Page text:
Is Porn Addiction Risk or Can it be Helpful

Back in 2004, a panel of experts testified before a Senate subcommittee that a product that millions of Americans consume is dangerously addictive. They were referring to pornography.

The impact of watching porn on the brain was pronounced “toxic” and resembled to cocaine. One psychologist declared, “prolonged exposure to pornography excites a preference for depictions of group sex, sadomasochistic exercises, and sexual contact with animals.”

Before the internet, if you wanted to see pornography, you needed to go out and buy a magazine or rent a video. Store hours and available that was used to hide pornography placed some restricts on people’s porn habits.

Today there are an approximated nearly half a billion adult web pages online. “For the person who has trouble stopping, more is only one click away,” says sex therapist Louanne Cole Weston, Ph.D.

There’s no question that some people’s porn consumption gets them in trouble — in the form of maxed-out credit cards, lost rest, neglected obligations, or ignored loved ones. However, Weston is one who takes issue with labeling problem behavior involving porn as an addiction. “‘Compulsive’ is more fitting,” she says.

Compulsion or Addiction
The distinction between characterizing the behavior as a compulsion or an addiction is subtle but imperative.

Erick Janssen, Ph.D., a researcher at the Kinsey Institute, examines the use of the word addiction when speaking about porn because he says it merely describes particular individual’s conducts as being addiction-like but regarding them as addicts may not help them improve or be in a position where they can improve.

Many people may diagnose themselves as porn addicts after reading popular books on the subject, he says. But mental health professionals have no conventional criteria to diagnose porn addiction.

Mary Anne Layden, Ph.D., a psychologist at the University of Pennsylvania, was one of the observers at the Senate hearing on pornography addiction. She says the same standards used to diagnose issues like obsessive gambling and substance abuse can be applied to problematic porn use.

“The psychologist who treat pornography addicts say they act just like any other addicts,” she says.

One of the key characteristics of addiction, she says, is the increase of a tolerance to the addictive substance. In the way that drug addicts need progressively larger doses to get high, she believes porn addicts require to see more and more extreme and unconventional material to feel the same level of enthusiasm they first experienced.

“Most of the addicts will say, here’s the type of porn I would never look at, it’s so disgusting I’m never look at it, whatever that is — sex with kids, sex involving feces, sex with animals,” she says. “At some point, they will often cross over.”

Janssen disputes that people who look at porn typically progress in such a way. “There is unquestionably no evidence to support that,” he says.

Why People Watch Porn
Weston believes there are three primary reasons why people turn to pornography: to see their fantasies acted out, to avoid affection in a relationship, and merely to assist masturbation.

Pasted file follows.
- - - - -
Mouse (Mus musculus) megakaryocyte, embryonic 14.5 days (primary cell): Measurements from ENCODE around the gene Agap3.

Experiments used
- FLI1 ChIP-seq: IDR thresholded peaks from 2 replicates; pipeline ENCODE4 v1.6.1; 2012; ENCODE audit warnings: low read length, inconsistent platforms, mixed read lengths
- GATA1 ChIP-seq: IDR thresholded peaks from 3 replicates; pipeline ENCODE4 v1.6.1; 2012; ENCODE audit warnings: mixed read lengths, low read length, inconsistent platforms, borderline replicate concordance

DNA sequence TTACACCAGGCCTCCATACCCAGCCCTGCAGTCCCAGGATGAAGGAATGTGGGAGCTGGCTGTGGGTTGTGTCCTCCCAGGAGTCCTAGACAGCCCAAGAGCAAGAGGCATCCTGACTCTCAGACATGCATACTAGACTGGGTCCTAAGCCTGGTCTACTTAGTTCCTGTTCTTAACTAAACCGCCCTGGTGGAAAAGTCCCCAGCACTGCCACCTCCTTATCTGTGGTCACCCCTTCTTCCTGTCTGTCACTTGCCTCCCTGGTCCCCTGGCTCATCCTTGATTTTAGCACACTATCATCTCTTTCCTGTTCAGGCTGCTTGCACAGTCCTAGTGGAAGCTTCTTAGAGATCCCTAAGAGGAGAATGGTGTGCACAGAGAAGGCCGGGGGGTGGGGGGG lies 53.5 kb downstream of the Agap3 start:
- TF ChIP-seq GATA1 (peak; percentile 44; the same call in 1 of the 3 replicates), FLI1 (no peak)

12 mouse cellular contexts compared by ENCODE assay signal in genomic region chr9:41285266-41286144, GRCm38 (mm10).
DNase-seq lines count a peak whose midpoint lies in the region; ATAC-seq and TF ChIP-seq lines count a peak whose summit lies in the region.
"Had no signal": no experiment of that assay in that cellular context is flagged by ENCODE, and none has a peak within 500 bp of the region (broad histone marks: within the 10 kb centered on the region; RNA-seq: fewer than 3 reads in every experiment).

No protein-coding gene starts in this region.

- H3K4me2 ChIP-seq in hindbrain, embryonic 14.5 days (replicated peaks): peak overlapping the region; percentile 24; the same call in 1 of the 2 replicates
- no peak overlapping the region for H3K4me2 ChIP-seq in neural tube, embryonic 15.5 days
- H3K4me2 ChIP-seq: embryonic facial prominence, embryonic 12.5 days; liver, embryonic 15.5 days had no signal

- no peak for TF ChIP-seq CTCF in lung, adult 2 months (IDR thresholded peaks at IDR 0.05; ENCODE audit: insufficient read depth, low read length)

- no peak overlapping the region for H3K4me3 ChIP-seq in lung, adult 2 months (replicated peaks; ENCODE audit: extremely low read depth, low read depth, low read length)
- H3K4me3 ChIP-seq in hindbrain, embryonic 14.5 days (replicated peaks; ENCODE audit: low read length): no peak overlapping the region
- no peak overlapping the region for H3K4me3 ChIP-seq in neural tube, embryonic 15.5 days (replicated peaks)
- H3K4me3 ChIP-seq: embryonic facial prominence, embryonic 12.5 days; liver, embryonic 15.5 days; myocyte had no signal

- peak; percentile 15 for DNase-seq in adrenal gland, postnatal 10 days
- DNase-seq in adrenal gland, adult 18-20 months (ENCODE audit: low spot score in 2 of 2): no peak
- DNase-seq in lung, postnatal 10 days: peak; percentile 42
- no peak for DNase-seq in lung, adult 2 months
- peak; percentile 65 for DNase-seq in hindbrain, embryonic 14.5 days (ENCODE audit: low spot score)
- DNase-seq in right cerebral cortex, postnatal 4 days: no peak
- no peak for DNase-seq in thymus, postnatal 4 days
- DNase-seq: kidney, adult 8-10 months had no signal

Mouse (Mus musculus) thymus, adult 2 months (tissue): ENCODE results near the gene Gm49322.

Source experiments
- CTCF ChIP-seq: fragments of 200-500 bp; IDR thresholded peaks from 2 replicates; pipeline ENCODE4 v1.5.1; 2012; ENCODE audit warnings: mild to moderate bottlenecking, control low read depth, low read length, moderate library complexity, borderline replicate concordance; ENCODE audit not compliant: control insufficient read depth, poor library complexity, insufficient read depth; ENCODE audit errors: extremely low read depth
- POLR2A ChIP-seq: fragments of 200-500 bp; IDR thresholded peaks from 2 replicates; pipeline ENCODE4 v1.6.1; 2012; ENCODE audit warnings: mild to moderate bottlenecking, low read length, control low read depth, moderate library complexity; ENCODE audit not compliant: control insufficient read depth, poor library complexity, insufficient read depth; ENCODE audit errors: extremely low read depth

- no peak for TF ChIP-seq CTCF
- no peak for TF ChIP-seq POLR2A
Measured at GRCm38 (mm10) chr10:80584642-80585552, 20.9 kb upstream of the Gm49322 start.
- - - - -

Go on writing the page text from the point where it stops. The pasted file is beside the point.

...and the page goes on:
“Sometimes individuals are just going to it for something they wish they could engage in within their real life,” she says. “It fills in a hole or gap in their own relationship with their partner. They have a companion who doesn’t like to do oral sex, and they enjoy it themselves, and they’re in this relationship, and they want to stay in it, so they go and look at photos of oral sex.”



In this respect, porn can be a helpful component of a healthy relationship, she says, but in some situations, it can prevent closeness.

“Then there are the people who are too ashamed to explain what it is that they actually would like to engage in, so they go there secretively, never having admitted to their mate what they would like to try,” Weston says.

If they were to share their fantasy, they might discover their partner prepared to go along with it, and they may end up with exceedingly fulfilling sexual bonds. For others, however, that would be undesirable.

“Some people go there because the intimacy in the relationship is as intense as the person can stand it. If they were to uncover the sexual interest which is kind of their closely held secret, the intimacy would be just too high for their own capacity to tolerate it, so they save it for elsewhere,” Weston says.

Regardless of the role, it plays in relationships; people also watch pornography just to arouse themselves before or during masturbating.

“I think of porn addiction as a tag that’s used to punish behavior that’s not approved of socially,” Violet Blue, a sex instructor and author of The Ultimate Guide to Adult Videos, says. “A lot of it is shaming humiliating those who practice masturbation.”

Men are considered to be more readily aroused by erotic imagery than women are, but many women masturbate to pornography, too, she says.

She moderates an online chat board for female enthusiasts referred to as the Smart Girls’ Porn Club. “I sometimes receive emails from members of the group about various types of sexual problems,” she says, but no one so far has communicated concerns about stopping.

Health Life Media Team